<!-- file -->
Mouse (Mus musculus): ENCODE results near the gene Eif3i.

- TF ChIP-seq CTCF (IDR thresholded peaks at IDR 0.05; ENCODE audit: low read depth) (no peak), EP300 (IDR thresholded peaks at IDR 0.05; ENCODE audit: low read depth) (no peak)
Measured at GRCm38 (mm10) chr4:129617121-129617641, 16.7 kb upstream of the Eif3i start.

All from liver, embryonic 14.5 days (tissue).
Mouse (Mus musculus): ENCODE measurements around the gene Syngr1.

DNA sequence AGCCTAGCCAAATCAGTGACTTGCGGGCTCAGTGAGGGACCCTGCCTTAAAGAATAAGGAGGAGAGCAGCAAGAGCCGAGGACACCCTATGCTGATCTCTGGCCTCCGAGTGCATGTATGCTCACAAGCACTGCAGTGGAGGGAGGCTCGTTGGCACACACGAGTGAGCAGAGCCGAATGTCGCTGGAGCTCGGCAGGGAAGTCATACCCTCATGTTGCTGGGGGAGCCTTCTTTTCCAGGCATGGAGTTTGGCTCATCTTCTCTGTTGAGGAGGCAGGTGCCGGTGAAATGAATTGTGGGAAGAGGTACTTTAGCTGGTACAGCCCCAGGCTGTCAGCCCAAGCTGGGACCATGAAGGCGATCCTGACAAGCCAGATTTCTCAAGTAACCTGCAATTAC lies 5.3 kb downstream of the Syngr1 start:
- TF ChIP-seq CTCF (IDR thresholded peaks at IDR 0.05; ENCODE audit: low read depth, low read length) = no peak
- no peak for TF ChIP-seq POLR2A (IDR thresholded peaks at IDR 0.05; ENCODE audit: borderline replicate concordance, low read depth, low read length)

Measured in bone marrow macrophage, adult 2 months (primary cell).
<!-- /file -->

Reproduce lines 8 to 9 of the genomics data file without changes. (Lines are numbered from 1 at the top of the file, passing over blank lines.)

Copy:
- no peak for TF ChIP-seq POLR2A (IDR thresholded peaks at IDR 0.05; ENCODE audit: borderline replicate concordance, low read depth, low read length)

Measured in bone marrow macrophage, adult 2 months (primary cell).